Q: How have you interacted with the Graduate College? Is there an event, initiative or funding opportunity you’re excited about?

A: Most of my interaction with Graduate College has been through my professors and advisors. I know they are there for me when I need them and are willing to help people achieve their dreams, which means a great deal to me.

Q: What advice do you have for those who are interested in graduate school or pursuing a PhD?

A: My advice would be to think about your masters or PhD, and that you should do it, because you are worth it! The people around you are worth it as well.

Q: What are some of your long-term professional goals?

A: I am looking forward to doing the best I can in my new role. I started my dream job two weeks ago and can't wait for what the future holds!

Q: Congratulations on receiving your Master's with Distinction Medallion! Please tell us what this honor means to you.

A: I wish I could explain what this means to me. It is difficult to put it into words. I am a first-generation graduate who didn't do well in high school or even my early undergrad work. I always felt like it was in me to do well academically but couldn't find the right combination of time and passion for a subject matter — until I found the master's of sociology degree path. It was a wonderful match with what I do professionally, and I was lucky to go through the program with my wife. We got to experience it all together. For both of us to receive the medallions and for our kids and grandkids to see us walk the stage is a dream come true.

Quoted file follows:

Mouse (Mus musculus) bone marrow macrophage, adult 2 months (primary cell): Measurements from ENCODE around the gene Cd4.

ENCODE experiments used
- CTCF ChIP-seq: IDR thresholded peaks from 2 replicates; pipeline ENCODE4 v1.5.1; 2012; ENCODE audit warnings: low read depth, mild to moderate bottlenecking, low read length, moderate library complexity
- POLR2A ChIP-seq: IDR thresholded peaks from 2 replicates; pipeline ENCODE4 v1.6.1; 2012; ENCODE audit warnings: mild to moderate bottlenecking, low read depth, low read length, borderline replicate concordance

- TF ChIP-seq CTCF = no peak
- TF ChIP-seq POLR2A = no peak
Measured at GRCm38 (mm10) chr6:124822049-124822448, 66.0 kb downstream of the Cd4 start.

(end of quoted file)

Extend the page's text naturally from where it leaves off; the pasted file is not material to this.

Read more: New Pat Tillman Veterans Center executive director named

Jodi Banzhaf, senior academic success advising coordinator, Mary Lou Fulton Teachers College

Question: Introduce yourself; where are you from? 

Answer: Hello, my name is Jodi Banzhaf. I was raised in the beautiful foothills of the Black Hills in southwestern South Dakota. I moved to northwestern Nebraska for college, where I met my now-husband, Shawn. We stayed in that small town of Chadron, Nebraska, and raised two amazing children.

Q: Please tell us about your professional and academic background.

A: I attended Chadron State College (CSC) and received a BA in literature and a minor in journalism. I also worked at CSC in the online academic advising space.

Q: What’s something you learned during your professional or academic journey that surprised you or changed your perspective?

A: The writing skills I gained in my literature and journalism programs have provided me the skill of communication with the online student population, which carried over to my continued work in this space at ASU. I was surprised how easily adaptable my liberal arts education and training in certain writing areas turned out to be. The intersection of literature in my sociology program has been fascinating as well. As I read the writing of sociologists, I can see works of literature weaving through the theories. That has been a fun surprise!

Q: How did you become involved in this type of work? What inspired you?

A: I work in the area of student success and finding solutions to help graduate students overcome barriers from completing their education. The human-centered approach of our academic unit (Mary Lou Fulton Teachers College) to find innovative solutions allows me to ask questions about how to best support our students. That is important because every person’s situation is unique. Although experiences are often driven by collective, systematic and societal issues, how an issue impacts a person is their story that deserves an individual response.